Kenny Ortega (I don’t know why, but I love using his full name) wants Tyce to design an entire show around that number.  Fair enough.  You kicked it to the back wall, he says, and yep, they certainly did.  Wiping the smile off Cyrus’s face, Nigel tells the animator he’s not yet a great dancer, but he gives himself so utterly that he’s truly deserving of this journey to see whether he can become a great dancer.  Okay.  Very much on point.  Then he notes that the routine didn’t come close to showing off Eliana’s true brilliance and that she’s the benchmark for the other girls.  Wow.  Throughout the judging, the two dancers have been joyful and humble and utterly winning.

For the next pairing, cute little neck farter Audrey gets fellow contemporary dancer Ryan Gosling lookalike Matthew.  We find out that Audrey loves Taylor Lautner (sigh); Matthew (one of the least seen contestants) loves cats, hiking and has 6 tattoos.  Maybe we should do a tattoo watch?  Travis Wall has decided he’d like to put his own spin on the Titanic story – the movie version, that is.  He’s got an enormous fainting couch and a sketch of Audrey lounging on it, and like Sonya he’s cautious about whether new partnership can give the intense romantic connection he’s going for.

I know I can’t be the only one who expected “My Heart Will Go On,” but no, Matthew squats sketching to the Righteous Brothers’ “Unchained Melody.”  Fantastic, classic song and interesting choice.  I’m going to start by saying that the routine was incredibly sexy and passionate; from that first slow walk to the final pose, Audrey and Matthew brought some serious heat.  I can’t help thinking of Sonya’s condition for her own dancers, though, and her fear that their work might look choppy.  There are some points where, I admit, I found this routine choppy, but I think the issue isn’t in the dancers connection, but in Travis’s style.  He choreographs precisely to the music, fitting each movement to each flair or dip in the song, which I normally adore but which made things a little frenetic this time.  Audrey and Matthew live and breath the music, the swells and the breaks of it.  They cuddle, they embrace. Matthew lifts Audrey and tosses her back on the couch; he holds her and she kicks up as he swings her so her legs are higher that his head (a tremendous trick, but it also made it look a little like she was trying to get away from him).  She falls on top of him, and he holds her up in an echo of the iconic “King of the world” pose, which is pretty cute.  For the crescendo of the song (“Iiiii nee-ee-eed your love”) she launches herself off the arm of the couch, and she’s probably a good 6 feet in the air, easy, before she spins around and he catches her.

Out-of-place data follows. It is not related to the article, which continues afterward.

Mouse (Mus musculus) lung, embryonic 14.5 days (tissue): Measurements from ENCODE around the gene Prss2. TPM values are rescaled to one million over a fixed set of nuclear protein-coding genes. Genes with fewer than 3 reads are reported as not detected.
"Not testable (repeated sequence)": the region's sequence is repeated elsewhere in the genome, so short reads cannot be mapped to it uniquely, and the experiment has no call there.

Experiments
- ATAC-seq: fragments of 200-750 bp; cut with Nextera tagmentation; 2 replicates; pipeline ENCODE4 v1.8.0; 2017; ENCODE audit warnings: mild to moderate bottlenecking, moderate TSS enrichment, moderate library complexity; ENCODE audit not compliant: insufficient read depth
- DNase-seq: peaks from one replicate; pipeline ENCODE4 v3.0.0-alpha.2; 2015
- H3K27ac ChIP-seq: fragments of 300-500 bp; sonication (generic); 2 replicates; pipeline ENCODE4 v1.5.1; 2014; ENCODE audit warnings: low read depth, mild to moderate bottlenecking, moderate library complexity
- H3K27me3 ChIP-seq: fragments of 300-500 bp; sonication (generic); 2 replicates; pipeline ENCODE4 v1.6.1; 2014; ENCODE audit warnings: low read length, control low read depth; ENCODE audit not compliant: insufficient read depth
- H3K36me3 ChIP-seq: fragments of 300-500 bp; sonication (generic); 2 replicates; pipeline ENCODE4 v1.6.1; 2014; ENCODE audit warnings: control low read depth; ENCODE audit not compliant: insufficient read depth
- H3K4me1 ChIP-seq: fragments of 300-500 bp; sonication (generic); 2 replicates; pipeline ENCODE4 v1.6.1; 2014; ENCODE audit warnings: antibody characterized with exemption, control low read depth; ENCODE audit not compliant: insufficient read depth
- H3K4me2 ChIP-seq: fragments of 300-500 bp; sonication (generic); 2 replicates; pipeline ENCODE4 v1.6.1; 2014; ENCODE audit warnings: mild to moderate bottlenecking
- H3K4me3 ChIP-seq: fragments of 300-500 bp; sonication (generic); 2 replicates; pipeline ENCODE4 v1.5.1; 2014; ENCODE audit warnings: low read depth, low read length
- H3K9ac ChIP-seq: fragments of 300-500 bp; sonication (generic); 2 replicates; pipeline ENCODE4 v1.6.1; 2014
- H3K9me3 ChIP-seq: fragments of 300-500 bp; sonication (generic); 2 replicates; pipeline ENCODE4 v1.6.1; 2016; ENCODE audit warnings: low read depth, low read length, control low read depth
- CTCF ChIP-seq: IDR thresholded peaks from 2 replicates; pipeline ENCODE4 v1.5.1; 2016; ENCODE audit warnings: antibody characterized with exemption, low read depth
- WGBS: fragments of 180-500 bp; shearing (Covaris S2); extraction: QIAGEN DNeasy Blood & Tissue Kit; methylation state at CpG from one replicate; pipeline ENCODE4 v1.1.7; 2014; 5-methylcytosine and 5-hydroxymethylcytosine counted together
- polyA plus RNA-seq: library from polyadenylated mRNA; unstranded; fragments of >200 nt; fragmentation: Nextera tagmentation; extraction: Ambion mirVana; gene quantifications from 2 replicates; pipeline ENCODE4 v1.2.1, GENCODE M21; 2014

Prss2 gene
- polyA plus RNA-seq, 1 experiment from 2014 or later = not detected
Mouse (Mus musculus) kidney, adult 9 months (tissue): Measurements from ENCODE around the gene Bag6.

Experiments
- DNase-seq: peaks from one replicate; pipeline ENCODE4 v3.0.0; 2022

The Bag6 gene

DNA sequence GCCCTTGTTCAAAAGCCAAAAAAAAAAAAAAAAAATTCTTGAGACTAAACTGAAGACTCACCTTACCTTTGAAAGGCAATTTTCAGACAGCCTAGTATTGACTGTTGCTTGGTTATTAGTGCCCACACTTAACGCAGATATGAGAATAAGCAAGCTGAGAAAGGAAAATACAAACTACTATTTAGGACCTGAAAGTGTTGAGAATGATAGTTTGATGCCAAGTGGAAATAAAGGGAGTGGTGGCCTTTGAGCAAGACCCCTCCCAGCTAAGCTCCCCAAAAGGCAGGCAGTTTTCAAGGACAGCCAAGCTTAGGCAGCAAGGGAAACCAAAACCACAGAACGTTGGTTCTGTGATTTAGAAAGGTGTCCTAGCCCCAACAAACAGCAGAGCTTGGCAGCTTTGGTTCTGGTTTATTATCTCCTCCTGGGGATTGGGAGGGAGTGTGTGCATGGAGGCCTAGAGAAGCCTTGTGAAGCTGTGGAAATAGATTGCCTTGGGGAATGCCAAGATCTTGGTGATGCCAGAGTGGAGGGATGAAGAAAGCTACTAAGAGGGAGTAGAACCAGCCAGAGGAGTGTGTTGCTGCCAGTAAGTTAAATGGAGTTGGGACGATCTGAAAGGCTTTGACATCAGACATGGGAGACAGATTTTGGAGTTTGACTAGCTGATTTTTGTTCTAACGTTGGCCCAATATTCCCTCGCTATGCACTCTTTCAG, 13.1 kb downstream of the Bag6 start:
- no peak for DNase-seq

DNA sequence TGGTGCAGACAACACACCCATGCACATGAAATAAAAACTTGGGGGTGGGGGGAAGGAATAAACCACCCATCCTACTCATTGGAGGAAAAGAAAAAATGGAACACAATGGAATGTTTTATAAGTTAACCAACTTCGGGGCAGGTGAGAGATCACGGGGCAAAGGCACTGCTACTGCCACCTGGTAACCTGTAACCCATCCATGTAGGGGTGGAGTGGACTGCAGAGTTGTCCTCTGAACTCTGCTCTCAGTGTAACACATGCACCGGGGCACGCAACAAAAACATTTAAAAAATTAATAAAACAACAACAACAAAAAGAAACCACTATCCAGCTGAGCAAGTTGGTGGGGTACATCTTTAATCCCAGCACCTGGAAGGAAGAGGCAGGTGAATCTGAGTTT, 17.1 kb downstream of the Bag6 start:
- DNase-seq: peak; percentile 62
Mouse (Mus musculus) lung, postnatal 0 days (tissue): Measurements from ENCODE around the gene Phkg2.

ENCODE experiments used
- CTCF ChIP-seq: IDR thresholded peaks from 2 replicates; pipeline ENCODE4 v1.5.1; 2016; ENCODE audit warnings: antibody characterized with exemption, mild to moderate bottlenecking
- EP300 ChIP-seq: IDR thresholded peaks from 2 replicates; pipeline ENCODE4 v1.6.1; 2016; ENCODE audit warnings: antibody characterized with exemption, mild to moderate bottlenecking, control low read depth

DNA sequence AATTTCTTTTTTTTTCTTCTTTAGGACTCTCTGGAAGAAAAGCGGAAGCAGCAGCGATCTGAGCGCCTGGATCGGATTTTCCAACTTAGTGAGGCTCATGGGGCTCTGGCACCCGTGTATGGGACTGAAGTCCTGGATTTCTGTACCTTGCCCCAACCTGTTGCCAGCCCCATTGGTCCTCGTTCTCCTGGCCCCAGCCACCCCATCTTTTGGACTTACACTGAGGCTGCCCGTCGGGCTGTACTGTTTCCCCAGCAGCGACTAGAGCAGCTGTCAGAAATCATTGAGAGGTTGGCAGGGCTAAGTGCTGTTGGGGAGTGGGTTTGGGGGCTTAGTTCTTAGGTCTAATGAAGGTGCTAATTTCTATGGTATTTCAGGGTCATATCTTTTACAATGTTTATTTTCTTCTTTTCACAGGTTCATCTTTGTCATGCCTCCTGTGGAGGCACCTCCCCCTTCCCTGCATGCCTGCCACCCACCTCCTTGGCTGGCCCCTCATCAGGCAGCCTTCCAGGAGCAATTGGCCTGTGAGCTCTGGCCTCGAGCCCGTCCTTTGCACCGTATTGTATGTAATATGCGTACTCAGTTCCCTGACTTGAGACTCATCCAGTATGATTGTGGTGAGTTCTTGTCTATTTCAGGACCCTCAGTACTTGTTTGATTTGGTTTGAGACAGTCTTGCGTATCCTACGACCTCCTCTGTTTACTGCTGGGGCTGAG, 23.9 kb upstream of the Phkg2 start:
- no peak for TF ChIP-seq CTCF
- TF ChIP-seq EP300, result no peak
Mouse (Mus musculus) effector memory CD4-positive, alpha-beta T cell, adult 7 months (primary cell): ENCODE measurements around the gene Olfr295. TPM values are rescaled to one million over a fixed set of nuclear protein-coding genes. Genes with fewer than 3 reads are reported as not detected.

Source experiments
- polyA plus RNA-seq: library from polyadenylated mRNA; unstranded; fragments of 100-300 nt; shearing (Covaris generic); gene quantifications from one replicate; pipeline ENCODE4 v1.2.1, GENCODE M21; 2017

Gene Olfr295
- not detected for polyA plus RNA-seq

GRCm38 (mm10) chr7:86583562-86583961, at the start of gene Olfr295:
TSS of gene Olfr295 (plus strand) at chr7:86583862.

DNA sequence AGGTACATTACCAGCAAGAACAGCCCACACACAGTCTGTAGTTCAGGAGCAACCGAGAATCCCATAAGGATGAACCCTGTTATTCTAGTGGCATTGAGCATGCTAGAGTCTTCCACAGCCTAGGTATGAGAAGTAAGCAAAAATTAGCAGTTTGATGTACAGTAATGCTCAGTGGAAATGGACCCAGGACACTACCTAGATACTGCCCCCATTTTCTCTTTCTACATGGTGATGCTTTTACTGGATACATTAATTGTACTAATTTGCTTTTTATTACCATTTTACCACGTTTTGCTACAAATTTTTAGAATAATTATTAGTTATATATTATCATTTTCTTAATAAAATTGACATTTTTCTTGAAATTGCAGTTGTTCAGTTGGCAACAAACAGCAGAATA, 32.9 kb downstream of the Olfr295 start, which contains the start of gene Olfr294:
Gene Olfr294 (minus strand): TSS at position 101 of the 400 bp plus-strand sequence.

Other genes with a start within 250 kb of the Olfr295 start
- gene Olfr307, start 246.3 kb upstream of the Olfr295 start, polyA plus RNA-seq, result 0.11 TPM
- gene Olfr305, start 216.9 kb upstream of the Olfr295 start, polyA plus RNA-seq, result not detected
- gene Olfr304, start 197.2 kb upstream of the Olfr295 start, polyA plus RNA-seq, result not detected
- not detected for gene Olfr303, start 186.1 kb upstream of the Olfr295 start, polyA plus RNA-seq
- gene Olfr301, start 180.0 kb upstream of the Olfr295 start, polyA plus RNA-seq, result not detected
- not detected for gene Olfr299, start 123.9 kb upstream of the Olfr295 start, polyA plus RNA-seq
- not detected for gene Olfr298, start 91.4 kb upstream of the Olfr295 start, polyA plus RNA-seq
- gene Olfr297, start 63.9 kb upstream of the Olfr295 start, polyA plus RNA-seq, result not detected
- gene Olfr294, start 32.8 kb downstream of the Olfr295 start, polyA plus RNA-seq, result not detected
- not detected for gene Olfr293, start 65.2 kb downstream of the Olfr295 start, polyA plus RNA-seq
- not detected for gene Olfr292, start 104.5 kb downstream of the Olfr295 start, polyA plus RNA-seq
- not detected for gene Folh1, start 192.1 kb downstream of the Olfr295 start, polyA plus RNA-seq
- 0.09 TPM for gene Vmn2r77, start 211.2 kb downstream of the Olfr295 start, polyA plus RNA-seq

It’s seriously impressive, that.

So, to sum up my reaction; the fire was there, the dancing was amazing, and I’m perhaps less certain of how the music served the story.  There was more raw passion than there was tenderness, and of course that’s fine, too, if that’s what was intended.  Sonya’s instructions might be messing me up a little here as I search for Travis’s intentions.  I can’t quite decide (much as I really liked it) whether his style served his story.